New Guidance on Exercise and Type 2 Diabetes

The idea that exercise should be prescribed to patients with type 2 diabetes has been around for a while, but is it enough simply to tell patients to get more exercise and send them on their way? The answer is no, and a new position paper from the European Association of Preventive Cardiology explains why.

According to Kemps et al. (European Journal of Preventive Cardiology, doi.org/c2b5), exercise can improve many of the metabolic and cardiovascular issues facing people with type 2 diabetes. However, simply telling them to get more exercise is not enough. Rather, specific exercise goals should be prescribed to reach targets that are set with each patient. Basically, this means personalizing exercise programs for all patients.

But how? The position paper sets out practical recommendations for clinicians to follow to help patients with exercise, detailing such topics as patient motivation and how to incorporate exercise into daily routines. The authors also cover goal-setting and how to design individualized exercise training programs. They discuss how different types of exercise (e.g., aerobic or resistance training) should be used in relation to specific goals. Perhaps most importantly, they address the failure of some patients to respond to exercise and offer recommendations for addressing that issue.

The paper also provides practical steps to addressing common barriers to exercise, but also notes that, in some circumstances, exercise may carry risks for acute cardiovascular problems.

“Just advising patients to exercise, which is what doctors typically do, is not enough,” said lead author Hareld Kemps. “Patients must be assessed for comorbidities, risks related to exercise, and personal preferences. This will be cost-effective in the long run, so we have to wake up policymakers and health care insurers to pay for it. That needs clinicians to take the lead and call for programs to be reimbursed.”

In the meantime, Kemps said, “There are also steps patients can take without needing to see a doctor first, such as interrupting sitting time and doing moderate exercise like walking and cycling.”

Even Prediabetes Increases Cardiovascular Disease Risk

According to Bancks et al. (Diabetes Care, doi.org/c2b7), middle-aged individuals who receive a diagnosis of prediabetes should be strongly encouraged to make lifestyle changes to avoid both full-blown diabetes and cardiovascular disease (CVD) later in life, as they are at a substantially increased absolute risk of progression to both. Additionally, the authors suggest that this increased risk strongly supports the monitoring of glucose levels during middle age.

The conclusions come from an analysis of data from seven observational studies targeting longitudinal cardiovascular outcomes, with cohorts that included men and women of both white European and African-American populations in the United States. Whereas previous studies looking at this issue have had less representative population groups, this one should be generalizable to broader U.S., and perhaps European, populations.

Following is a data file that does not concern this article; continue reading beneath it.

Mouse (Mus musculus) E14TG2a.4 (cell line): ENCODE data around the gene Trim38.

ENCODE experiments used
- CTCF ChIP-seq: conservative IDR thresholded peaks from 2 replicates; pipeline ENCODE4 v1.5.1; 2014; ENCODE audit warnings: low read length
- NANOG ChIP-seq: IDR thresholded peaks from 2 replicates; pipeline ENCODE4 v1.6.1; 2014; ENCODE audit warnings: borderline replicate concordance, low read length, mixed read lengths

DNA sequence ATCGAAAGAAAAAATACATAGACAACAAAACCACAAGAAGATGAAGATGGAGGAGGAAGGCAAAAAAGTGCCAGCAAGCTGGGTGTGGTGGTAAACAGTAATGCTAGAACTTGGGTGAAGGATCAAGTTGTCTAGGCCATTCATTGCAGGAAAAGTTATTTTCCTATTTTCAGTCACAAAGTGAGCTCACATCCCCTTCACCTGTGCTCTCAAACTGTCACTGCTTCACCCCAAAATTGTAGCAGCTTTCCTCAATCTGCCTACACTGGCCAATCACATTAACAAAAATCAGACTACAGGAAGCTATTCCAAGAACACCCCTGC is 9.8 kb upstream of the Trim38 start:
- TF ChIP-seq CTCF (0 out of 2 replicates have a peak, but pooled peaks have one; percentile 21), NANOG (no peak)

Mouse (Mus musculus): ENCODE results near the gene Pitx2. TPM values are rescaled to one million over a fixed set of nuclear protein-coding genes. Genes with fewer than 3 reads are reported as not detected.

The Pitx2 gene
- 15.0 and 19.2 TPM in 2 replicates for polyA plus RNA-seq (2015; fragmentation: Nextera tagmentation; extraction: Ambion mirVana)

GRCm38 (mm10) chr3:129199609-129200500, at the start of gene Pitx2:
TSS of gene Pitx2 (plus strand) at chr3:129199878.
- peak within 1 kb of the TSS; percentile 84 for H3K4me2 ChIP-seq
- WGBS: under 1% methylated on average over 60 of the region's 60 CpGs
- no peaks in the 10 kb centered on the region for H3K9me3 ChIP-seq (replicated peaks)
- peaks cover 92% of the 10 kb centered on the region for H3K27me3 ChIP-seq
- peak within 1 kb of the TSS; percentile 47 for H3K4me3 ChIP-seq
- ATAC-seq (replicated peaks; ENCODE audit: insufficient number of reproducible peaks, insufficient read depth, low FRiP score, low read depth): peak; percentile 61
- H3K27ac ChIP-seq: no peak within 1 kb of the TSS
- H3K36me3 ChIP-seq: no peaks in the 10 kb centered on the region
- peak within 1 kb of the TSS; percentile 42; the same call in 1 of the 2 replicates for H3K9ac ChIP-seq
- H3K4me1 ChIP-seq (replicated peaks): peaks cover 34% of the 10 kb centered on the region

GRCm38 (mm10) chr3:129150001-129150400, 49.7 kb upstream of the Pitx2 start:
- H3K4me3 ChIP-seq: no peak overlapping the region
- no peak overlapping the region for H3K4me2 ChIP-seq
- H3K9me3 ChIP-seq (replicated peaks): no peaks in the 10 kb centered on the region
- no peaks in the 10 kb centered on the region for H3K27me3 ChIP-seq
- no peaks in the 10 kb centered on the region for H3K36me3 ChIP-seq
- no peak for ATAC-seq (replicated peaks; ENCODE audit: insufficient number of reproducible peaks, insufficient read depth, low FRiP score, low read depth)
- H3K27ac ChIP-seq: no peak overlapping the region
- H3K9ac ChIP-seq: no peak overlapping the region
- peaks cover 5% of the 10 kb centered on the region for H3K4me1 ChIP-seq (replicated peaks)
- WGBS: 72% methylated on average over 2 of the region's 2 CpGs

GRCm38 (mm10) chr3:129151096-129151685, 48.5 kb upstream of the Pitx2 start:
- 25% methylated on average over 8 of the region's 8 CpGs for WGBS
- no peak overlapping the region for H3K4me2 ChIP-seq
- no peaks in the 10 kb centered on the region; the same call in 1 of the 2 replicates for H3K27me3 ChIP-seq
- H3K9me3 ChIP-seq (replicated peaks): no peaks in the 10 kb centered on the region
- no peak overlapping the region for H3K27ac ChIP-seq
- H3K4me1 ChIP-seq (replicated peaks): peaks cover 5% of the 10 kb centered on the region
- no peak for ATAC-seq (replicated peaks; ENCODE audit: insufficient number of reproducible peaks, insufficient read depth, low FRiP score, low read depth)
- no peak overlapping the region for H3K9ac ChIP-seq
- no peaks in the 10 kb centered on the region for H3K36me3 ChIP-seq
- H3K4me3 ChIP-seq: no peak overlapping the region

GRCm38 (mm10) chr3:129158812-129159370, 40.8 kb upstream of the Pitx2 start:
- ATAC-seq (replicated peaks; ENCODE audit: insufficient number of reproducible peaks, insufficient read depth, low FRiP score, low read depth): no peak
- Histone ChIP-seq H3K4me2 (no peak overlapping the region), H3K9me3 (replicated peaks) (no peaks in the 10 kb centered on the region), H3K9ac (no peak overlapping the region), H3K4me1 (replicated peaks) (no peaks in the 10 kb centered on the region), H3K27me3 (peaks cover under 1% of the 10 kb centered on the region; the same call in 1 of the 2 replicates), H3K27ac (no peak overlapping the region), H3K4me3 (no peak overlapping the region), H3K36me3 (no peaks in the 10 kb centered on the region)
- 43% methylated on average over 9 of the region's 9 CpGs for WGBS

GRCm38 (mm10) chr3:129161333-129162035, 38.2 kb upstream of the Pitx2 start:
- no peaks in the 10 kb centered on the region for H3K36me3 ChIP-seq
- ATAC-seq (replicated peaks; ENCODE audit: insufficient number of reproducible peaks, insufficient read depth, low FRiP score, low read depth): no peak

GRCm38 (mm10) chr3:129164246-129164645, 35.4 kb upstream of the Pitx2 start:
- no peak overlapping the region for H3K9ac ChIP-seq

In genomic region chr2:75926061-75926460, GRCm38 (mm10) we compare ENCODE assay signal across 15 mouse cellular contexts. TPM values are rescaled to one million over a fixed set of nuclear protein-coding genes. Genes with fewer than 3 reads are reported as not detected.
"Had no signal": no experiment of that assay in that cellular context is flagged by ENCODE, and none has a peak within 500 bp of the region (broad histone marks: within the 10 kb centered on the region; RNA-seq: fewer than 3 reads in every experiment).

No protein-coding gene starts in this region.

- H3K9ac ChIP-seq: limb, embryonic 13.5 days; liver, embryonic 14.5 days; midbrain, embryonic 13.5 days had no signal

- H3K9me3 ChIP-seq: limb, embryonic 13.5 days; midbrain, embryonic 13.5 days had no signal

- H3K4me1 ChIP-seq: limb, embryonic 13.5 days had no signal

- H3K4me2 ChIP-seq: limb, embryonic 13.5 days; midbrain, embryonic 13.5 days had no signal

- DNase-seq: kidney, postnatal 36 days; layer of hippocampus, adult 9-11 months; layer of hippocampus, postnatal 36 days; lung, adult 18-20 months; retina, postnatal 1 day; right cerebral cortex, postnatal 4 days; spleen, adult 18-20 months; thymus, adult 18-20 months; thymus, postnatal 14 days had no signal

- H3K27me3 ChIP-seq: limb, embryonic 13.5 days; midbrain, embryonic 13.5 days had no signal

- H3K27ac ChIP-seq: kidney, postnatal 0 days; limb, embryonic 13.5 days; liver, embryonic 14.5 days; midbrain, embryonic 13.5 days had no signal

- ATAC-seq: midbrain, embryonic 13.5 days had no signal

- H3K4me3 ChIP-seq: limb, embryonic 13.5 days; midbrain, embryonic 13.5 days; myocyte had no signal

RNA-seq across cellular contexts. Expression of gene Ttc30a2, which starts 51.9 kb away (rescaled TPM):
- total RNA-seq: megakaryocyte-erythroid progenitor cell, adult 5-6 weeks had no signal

The sample included 19,360 individuals who did not have a previous CVD event but did have blood glucose measurements at baseline. Risk for a CVD event was then determined according to bands of blood glucose values that broadly corresponded to normoglycemia, prediabetes, and diabetes.

The authors found that risks for a CVD event from 55 to 85 years of age ranged from 15 to 39% for women and from 21 to 47% for men and increased along with glucose levels. Having prediabetes or diabetes substantially raised the risk of future CVD events.

“We know that having diabetes increases the risk of developing cardiovascular disease, so, in our study, we wanted to determine what the absolute risk or probability of developing heart disease was for people who were only at a prediabetic level of blood sugar,” lead author, Michael Bancks said. “Our study provides further evidence that, if you can avoid diabetes, you may be able to stave off cardiovascular disease. Prediabetes should serve as a red flag to doctors to closely monitor their patients’ blood sugar to try to prevent diabetes through lifestyle interventions like better diet and increased physical activity, and if necessary, with pharmacologic therapies.”

Sodium–Glucose Cotransporter 2 Inhibitors: Developments, Risk Assessments, and Approvals

A meta-analysis by Zelniker et al. (The Lancet, doi.org/gfhx6s) of major cardiovascular outcomes trials of sodium–glucose cotransporter 2 (SGLT2) inhibitors for type 2 diabetes has concluded that reductions in a series of adverse cardiovascular and renal outcomes can be expected from SGLT2 therapy. Despite evident differences among individual study outcomes, both the authors and an accompanying commentary (doi.org/gfhx6t) suggest that SGLT2 inhibitors should be considered as first-line therapy after metformin for most people with type 2 diabetes.

Meanwhile, the SGLT2 inhibitor empagliflozin can limit nephropathy and loss of kidney function in Asian adults with type 2 diabetes and cardiovascular disease, according to Kadowaki et al. (Journal of Diabetes Investigation,doi.org/c2b8). Their conclusions are the result of a subanalysis of data from the EMPA-REG OUTCOME trial.